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Like Bosch’s Motorcycle Stability Control, the Integrated Connectivity Cluster utilizes Bosch’s Connectivity Control Unit (CCU) to integrate a system connecting you to your motorcycle and your motorcycle to all things internet. Working in conjunction with Bosch’s communication center in Fort Lauderdale (opened in 2014) the CCU will be able to provide the following services.

  • Emergency Call
    If the motorcycle is involved in a crash and the rider is incapacitated, the CCU automatically sends a message containing geographical coordinates and rider information to a call center. An operator at the call center then notifies emergency services. Beginning in April, 2018 all EU passenger cars and trucks are mandated to have this technology. BMW recently announced the addition of this technology to its European motorcycle models beginning next year. According to a pan-European eCall trial conducted in 2011, the study found emergency services were able to arrive at accident scenes 40-50% faster when responding to vehicle-integrated call systems.
  • Breakdown Call
    Similar to the Emergency Call, a rider initiates a Breakdown Call by depressing the bCall button which triggers the CCU to contact a call center. The call center then contacts a local dealership, garage or towing service and provides available information.
  • Information Call
    A rider places an Information Call to the call center where an agent books the requested service, such as locating the nearest hotel, making a reservation, and providing the rider with GPS directions.
  • Stolen Vehicle Tracking
    If you’re away from your bike and it gets stolen, the CCU transmits a signal to an app on your smartphone or to the call center. Once confirmed the bike is stolen, the call center can help law enforcement find the motorcycle by providing its current position.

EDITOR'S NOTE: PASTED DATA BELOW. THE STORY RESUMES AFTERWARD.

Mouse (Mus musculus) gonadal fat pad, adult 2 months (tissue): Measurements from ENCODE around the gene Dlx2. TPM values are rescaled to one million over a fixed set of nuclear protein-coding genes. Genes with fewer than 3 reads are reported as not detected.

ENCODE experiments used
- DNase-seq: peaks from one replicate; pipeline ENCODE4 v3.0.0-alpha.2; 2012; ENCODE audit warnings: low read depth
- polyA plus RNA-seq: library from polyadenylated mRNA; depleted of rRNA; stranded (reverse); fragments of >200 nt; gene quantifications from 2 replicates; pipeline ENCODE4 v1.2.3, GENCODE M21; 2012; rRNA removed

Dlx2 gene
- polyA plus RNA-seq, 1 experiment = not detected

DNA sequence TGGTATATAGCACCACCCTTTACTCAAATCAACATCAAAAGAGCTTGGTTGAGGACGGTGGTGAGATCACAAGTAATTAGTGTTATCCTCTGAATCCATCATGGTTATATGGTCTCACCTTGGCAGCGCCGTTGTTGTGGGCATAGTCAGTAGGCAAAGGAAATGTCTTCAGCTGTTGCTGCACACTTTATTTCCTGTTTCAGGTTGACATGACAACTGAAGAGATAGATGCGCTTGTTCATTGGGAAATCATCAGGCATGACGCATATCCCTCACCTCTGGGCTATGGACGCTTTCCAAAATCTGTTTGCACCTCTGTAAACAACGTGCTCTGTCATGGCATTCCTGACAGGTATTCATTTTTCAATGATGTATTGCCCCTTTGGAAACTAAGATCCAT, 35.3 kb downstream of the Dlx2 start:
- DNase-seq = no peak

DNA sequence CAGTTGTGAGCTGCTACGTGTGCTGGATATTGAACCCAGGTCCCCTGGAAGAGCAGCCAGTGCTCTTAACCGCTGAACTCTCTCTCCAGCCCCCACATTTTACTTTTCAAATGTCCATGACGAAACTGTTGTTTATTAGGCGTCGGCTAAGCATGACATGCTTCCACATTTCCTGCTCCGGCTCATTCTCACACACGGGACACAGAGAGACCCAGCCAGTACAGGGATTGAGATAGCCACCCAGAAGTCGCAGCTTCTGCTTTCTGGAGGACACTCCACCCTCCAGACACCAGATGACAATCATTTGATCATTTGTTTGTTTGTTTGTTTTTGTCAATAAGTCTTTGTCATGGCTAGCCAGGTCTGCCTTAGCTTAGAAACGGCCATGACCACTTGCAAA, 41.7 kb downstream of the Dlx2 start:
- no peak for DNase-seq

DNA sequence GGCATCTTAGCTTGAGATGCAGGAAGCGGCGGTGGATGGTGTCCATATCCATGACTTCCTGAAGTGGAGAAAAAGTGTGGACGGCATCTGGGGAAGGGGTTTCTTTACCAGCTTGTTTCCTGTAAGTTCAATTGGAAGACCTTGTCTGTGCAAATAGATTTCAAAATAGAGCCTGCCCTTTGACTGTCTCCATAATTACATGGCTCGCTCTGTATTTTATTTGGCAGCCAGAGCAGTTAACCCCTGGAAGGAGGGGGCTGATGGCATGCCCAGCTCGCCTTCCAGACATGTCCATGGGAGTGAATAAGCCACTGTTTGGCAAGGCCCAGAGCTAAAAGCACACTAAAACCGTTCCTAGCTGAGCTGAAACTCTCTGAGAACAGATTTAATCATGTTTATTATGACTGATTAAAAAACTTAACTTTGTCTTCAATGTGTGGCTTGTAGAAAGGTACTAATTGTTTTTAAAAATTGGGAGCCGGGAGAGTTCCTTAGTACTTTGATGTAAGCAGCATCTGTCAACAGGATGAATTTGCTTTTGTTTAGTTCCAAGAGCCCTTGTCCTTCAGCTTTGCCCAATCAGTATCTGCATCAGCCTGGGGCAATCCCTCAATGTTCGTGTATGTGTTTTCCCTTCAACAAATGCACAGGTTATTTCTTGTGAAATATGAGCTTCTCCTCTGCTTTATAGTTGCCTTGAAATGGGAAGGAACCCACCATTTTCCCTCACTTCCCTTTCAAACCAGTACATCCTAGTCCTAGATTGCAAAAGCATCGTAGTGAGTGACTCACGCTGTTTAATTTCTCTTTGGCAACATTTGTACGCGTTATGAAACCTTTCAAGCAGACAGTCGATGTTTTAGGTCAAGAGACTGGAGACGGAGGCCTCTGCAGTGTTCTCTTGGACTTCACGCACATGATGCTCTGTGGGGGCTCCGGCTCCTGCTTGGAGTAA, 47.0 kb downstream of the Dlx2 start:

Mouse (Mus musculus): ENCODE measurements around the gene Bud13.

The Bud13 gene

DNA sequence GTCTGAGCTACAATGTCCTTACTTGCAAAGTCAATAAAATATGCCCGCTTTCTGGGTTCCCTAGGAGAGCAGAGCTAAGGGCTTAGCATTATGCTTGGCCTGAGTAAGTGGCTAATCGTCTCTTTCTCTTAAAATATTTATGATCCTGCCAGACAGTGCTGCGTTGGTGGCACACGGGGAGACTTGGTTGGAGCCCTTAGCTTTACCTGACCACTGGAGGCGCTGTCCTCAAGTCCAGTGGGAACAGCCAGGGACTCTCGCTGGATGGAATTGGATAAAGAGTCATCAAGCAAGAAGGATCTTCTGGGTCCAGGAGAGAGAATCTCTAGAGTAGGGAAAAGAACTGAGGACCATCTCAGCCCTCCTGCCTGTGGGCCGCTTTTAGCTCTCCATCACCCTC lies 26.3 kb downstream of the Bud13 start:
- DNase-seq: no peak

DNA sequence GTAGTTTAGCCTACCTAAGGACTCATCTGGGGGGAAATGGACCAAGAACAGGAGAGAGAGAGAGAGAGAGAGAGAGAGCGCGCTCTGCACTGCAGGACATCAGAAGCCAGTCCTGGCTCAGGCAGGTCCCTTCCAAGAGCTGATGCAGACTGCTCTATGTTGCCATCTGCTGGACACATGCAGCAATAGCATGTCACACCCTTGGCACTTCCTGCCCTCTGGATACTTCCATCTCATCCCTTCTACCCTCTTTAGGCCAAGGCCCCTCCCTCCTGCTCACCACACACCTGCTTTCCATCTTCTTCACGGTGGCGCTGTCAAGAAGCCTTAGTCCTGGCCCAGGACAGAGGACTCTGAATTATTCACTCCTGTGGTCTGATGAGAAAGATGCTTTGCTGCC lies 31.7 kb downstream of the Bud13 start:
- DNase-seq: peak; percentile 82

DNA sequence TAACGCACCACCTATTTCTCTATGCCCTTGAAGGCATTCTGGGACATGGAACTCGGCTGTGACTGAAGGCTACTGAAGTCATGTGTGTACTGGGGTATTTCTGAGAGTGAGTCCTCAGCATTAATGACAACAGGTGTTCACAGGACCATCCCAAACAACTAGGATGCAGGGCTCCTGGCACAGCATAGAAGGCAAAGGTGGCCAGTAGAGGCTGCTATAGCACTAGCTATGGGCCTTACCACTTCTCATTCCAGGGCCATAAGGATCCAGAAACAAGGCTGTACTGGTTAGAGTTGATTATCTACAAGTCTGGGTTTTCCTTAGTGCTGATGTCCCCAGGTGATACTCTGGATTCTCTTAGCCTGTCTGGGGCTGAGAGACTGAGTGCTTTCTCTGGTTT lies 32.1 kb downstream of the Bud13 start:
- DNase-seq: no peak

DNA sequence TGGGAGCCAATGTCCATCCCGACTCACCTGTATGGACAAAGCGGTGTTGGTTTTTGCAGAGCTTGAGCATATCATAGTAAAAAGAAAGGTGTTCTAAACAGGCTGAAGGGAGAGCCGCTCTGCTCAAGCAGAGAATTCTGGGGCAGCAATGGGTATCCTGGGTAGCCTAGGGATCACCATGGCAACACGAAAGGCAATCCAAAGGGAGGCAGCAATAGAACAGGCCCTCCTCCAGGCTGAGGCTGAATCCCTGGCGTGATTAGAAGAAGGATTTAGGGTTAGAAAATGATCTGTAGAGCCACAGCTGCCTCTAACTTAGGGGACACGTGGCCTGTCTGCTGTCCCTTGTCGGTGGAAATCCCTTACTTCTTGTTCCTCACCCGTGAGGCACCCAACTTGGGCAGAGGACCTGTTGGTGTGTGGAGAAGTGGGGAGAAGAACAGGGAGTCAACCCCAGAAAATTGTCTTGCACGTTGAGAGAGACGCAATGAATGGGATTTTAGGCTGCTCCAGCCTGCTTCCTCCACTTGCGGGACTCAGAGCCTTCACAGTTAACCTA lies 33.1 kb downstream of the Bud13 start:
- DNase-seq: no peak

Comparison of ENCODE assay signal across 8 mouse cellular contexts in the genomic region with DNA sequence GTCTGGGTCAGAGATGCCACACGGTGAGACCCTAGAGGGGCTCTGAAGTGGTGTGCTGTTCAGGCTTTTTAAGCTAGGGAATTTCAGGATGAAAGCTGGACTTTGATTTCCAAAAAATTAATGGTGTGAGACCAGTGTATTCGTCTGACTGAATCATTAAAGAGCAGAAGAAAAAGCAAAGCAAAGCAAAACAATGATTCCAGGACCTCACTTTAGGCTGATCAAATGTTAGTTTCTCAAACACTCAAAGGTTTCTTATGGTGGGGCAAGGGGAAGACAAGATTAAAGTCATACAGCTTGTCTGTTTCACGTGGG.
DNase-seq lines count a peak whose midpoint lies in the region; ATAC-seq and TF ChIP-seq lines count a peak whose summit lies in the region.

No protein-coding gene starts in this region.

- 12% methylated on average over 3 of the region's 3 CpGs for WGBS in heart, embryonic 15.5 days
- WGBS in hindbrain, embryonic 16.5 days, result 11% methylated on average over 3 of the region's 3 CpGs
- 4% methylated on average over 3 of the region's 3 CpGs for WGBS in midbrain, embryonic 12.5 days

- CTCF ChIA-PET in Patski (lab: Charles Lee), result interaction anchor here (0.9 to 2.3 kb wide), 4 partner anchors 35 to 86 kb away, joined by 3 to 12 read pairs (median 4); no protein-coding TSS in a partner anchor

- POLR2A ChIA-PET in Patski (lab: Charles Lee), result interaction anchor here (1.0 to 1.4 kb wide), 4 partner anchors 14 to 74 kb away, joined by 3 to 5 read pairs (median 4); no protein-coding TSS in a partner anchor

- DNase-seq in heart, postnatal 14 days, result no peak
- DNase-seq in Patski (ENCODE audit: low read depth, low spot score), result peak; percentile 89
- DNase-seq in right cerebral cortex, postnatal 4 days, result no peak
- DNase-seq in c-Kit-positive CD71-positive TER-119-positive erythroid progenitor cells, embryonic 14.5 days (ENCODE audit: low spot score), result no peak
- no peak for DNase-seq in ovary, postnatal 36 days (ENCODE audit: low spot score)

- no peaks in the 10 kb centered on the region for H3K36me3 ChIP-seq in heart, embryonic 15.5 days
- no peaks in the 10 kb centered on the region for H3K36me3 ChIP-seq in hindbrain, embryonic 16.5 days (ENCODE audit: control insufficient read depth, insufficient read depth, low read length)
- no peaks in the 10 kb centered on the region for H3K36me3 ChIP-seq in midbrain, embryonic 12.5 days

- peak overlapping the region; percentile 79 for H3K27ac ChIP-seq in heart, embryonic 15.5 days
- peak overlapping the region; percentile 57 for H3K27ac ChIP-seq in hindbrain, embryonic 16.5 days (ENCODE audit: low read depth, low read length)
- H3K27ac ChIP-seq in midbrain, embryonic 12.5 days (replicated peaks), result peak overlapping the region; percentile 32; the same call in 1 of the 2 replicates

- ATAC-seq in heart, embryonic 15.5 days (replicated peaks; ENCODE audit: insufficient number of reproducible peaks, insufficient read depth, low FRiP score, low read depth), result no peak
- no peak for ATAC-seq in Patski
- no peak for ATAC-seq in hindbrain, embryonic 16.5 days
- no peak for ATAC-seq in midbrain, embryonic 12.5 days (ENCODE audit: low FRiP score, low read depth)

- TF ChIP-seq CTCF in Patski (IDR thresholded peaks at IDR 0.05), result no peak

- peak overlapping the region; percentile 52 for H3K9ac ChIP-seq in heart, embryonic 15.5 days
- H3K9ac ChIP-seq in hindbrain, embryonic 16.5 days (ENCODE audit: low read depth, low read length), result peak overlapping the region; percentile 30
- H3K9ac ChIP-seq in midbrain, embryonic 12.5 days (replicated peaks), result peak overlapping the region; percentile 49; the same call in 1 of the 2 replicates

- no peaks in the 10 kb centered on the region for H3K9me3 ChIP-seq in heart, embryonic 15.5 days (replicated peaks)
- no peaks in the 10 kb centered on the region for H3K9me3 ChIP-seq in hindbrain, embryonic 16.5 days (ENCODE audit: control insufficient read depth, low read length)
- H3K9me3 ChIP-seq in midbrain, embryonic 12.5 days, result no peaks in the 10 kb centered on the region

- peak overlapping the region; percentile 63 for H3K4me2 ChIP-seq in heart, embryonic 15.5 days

• Telemetric Recording
    When signaled the CCU instructs the telemetric recorder to begin collecting data (speed, lean angle, acceleration, brake pressure, etc.) and sending that data to a cloud service where it can be downloaded and analyzed later. BMW introduced similar technology a couple years ago with its HP Data Logger, as did Yamaha when it launched the new R1 last year.

Bosch introduced similar eCall technology at this year’s Consumer Electronics Show in the form of an adaptor that connects to a car’s cigarette lighter socket, which also utilizes Bosch’s Florida-based communication center. When CCU technology is introduced to US motorcyclists “Bosch will be leveraging the existing call center to take advantage of its services,” says Wang.

The CCU also provides riders with useful information on issues such as potential road hazards, traffic congestion, changing weather conditions, etc.

Vehicle-to-Vehicle Communication

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I wrote about Vehicle-to-Vehicle (V2V) communication during Motorcycle Safety Month (May) two years ago (The Future Of Motorcycle Safety Awareness Month). For motorcyclists, the technology can’t arrive soon enough. According to Bosch, “The rate of motorcycle fatalities have not declined in proportion to the overall decline in all highway fatalities.” The National Highway Traffic Safety Administration (NHTSA) confirms Bosch’s statement with these figures: 1) Motorcycles comprise only 2% of registered vehicles, but account for 5% of annual traffic fatalities. 2) The fatality rate per miles traveled for motorcyclists is 16 times that of car occupants.